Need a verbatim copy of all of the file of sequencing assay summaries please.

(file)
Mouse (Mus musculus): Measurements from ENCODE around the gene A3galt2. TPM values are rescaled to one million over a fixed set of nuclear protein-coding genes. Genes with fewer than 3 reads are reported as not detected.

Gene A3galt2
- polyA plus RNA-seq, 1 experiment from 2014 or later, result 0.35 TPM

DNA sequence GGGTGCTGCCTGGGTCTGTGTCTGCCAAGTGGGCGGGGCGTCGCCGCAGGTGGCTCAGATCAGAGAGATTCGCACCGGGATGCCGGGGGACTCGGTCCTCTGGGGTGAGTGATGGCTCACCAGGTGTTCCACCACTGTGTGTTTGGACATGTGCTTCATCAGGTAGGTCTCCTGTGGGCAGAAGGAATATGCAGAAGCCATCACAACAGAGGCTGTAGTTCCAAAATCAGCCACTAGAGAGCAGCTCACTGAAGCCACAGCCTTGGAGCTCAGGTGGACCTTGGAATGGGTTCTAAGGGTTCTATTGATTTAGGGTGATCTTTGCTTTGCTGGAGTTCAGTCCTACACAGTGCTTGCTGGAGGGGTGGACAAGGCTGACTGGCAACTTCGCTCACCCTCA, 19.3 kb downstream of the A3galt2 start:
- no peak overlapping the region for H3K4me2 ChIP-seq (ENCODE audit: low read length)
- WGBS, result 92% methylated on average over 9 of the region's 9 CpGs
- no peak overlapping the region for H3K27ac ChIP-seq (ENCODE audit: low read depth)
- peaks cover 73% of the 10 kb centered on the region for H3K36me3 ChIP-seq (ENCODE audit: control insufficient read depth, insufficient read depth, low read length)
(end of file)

Mouse (Mus musculus): Measurements from ENCODE around the gene A3galt2. TPM values are rescaled to one million over a fixed set of nuclear protein-coding genes. Genes with fewer than 3 reads are reported as not detected.

Gene A3galt2
- polyA plus RNA-seq, 1 experiment from 2014 or later, result 0.35 TPM

DNA sequence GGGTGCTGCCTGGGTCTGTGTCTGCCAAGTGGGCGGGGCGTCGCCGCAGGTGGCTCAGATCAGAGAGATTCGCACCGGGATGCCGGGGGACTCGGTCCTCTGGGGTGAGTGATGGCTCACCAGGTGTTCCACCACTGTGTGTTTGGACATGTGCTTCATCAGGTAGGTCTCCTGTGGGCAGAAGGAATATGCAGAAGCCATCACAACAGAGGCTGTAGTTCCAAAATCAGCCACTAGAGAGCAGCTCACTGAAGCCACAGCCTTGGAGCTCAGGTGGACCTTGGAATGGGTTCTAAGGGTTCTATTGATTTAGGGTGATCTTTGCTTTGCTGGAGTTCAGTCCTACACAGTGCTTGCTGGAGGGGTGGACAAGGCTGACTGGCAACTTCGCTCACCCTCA, 19.3 kb downstream of the A3galt2 start:
- no peak overlapping the region for H3K4me2 ChIP-seq (ENCODE audit: low read length)
- WGBS, result 92% methylated on average over 9 of the region's 9 CpGs
- no peak overlapping the region for H3K27ac ChIP-seq (ENCODE audit: low read depth)
- peaks cover 73% of the 10 kb centered on the region for H3K36me3 ChIP-seq (ENCODE audit: control insufficient read depth, insufficient read depth, low read length)